After waiting a long time for Mark’s parents to arrive with a horse trailer, we got word they had slipped on a sidehill and had gone to the valley for tire chains. In the end we still got home before dark, safe and sound.
When Mark went back yesterday, only one calf had crawled through the fence and returned to our starting place. Mark loaded him up and his mother was waiting for him at the gate. Not bad.
We had puzzled over this last day's move. Brush Creek is a stubborn place to get out of. It’s down in a hole, split by a creek with rugged sidehills on either side. Because the herd is so large, we strategized to let the first draft out and then gather what was left to make two herds out of them. Mark worked with the first crew and came back in an hour or so to find me and three good cowboys trying to get the last of the calves across Brush Creek. The last two crossed when he got there and he took credit of course!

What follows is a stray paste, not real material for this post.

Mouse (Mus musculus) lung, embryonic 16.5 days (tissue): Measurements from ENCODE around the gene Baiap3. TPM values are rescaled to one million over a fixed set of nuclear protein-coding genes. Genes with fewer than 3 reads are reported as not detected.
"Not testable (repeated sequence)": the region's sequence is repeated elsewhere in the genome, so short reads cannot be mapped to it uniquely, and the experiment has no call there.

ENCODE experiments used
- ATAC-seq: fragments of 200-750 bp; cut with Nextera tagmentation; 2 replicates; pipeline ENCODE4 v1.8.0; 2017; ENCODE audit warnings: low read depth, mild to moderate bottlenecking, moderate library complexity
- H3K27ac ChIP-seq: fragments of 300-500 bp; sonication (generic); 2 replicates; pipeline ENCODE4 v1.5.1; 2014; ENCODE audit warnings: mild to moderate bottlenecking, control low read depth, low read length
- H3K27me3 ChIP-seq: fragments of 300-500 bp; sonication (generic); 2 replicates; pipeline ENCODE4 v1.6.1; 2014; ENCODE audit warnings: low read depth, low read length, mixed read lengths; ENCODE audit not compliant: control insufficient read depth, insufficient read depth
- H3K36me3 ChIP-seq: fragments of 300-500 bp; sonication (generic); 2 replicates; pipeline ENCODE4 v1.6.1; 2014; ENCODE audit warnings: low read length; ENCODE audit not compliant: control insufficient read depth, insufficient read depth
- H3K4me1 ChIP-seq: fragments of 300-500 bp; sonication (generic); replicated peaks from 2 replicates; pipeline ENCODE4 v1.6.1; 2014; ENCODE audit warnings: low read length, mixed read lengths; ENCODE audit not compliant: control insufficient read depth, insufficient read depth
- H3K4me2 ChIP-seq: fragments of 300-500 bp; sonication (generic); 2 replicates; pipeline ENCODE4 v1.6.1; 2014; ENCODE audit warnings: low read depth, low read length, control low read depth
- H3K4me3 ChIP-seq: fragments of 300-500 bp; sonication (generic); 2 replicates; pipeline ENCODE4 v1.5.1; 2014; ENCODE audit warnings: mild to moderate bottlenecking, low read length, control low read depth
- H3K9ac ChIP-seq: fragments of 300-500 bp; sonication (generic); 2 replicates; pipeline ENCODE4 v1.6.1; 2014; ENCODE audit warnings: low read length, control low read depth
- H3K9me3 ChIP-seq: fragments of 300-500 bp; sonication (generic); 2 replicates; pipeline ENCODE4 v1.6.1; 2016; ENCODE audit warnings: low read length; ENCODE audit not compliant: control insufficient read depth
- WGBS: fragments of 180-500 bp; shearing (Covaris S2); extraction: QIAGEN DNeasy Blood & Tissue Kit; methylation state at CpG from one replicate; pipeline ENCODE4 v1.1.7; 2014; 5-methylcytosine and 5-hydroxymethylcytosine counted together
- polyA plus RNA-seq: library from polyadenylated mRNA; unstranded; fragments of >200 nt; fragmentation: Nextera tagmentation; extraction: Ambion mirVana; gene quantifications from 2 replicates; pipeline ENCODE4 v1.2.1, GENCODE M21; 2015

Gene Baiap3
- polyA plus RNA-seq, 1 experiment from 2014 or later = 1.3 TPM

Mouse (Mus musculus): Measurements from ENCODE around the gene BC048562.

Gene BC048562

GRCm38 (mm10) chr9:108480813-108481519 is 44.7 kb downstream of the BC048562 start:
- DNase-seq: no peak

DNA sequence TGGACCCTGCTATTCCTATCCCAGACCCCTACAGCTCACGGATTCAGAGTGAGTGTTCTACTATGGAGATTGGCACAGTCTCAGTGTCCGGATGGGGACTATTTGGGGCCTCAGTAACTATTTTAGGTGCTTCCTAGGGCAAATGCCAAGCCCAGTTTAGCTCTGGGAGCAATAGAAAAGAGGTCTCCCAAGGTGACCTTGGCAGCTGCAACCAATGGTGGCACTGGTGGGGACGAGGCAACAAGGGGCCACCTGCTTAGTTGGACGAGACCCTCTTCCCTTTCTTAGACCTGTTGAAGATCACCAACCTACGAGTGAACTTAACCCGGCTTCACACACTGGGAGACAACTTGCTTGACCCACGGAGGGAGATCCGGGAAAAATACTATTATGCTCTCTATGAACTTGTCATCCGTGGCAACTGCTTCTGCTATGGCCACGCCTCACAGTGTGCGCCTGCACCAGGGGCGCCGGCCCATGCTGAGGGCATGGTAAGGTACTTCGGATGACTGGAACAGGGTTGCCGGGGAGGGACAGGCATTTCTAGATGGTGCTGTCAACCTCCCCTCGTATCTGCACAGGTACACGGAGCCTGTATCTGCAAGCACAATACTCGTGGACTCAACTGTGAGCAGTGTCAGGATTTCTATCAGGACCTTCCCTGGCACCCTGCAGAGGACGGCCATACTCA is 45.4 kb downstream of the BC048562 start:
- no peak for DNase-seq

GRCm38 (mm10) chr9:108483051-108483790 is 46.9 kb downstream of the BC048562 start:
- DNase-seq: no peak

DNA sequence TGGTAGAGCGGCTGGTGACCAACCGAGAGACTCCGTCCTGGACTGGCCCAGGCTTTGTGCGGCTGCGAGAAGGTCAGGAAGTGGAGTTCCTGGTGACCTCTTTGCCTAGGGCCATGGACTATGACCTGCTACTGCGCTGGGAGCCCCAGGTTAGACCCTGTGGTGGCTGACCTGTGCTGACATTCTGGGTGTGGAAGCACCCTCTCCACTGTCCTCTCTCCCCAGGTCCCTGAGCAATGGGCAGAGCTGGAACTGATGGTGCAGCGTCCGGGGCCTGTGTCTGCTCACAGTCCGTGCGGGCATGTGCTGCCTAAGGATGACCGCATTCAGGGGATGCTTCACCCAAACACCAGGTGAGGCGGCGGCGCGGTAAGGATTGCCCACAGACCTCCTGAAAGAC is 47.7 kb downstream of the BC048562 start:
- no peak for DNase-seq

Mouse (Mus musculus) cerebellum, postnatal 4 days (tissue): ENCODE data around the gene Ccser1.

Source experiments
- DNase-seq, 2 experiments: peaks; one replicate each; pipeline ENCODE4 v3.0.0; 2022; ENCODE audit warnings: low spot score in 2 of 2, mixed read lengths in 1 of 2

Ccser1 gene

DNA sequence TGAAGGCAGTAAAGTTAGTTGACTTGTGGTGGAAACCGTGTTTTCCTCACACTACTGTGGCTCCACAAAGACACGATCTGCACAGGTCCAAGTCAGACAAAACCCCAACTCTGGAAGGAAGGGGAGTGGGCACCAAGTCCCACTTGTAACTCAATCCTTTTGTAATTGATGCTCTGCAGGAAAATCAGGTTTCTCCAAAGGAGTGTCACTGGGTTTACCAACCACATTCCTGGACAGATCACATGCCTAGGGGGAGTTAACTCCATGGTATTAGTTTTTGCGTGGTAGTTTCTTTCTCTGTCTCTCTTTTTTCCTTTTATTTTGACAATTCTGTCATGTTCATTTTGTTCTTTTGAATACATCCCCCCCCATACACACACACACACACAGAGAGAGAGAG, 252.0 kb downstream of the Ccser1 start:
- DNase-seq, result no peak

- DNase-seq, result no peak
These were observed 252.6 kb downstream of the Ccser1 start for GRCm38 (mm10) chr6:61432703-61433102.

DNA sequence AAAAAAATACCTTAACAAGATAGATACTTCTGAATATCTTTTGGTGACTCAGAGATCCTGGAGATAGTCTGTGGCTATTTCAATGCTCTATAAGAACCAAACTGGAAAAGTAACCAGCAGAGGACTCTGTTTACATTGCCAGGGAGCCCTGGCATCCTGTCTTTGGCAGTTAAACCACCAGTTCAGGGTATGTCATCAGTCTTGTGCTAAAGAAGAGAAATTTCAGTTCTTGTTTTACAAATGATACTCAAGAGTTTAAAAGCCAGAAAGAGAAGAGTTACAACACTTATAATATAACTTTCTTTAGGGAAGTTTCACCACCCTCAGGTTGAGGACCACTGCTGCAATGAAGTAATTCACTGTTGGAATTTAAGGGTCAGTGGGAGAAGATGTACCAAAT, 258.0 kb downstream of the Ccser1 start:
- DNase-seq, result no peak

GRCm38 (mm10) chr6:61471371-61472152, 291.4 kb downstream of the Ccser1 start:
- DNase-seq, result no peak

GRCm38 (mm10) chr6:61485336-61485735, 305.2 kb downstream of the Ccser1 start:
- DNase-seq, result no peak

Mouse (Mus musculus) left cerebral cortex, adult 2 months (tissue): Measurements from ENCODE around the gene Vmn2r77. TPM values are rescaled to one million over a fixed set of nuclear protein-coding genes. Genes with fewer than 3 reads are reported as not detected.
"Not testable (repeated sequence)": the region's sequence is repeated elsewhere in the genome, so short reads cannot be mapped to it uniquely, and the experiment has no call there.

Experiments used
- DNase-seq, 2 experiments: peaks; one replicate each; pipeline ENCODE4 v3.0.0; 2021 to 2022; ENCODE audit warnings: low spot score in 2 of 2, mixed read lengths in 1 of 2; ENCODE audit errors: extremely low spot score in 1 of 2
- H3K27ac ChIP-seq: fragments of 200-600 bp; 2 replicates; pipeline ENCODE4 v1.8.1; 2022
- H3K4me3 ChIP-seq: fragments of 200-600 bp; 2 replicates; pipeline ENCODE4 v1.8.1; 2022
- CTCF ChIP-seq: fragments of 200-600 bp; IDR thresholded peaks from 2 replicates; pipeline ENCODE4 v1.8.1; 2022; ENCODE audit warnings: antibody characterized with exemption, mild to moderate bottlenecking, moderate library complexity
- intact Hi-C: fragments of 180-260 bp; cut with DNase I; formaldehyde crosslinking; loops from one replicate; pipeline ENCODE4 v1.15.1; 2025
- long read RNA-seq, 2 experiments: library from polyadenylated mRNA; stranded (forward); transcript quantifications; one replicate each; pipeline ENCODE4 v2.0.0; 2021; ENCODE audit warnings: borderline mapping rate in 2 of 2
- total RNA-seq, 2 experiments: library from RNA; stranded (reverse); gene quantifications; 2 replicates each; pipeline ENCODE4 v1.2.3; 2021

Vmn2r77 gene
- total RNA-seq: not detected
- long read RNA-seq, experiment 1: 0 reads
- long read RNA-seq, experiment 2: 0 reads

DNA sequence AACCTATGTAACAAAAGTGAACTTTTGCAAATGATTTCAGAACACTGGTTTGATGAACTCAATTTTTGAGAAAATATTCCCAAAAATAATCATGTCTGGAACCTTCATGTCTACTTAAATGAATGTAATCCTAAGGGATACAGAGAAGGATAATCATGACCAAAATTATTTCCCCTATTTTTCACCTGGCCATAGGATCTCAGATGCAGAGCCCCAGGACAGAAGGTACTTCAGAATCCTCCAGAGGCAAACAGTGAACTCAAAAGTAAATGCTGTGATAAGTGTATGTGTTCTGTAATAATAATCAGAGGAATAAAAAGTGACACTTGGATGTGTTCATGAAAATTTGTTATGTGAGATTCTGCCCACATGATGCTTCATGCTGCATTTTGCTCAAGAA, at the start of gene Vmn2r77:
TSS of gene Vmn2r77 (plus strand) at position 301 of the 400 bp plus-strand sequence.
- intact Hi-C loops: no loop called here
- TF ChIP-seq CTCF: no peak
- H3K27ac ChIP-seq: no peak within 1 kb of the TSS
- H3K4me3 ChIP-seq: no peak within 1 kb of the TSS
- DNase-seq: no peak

I was sure missing Seth and Anna, but I found out we could do it without them. They had their first day of work in D.C. while we were mauling cattle through the mud. When I got to talk to Anna she said they were suffering from culture shock. After spending a week on horseback, then getting off a plane and on to the metro, they looked at each other and said “what are we doing here?”
They didn’t want to leave and I suppose that's good in a way. I told them they were going on a grand adventure. I told them, as I always do, that the ranch will still be here. Waiting.
|the last long climb|
|mist on the camera lens/|
that ring is his coffee mug!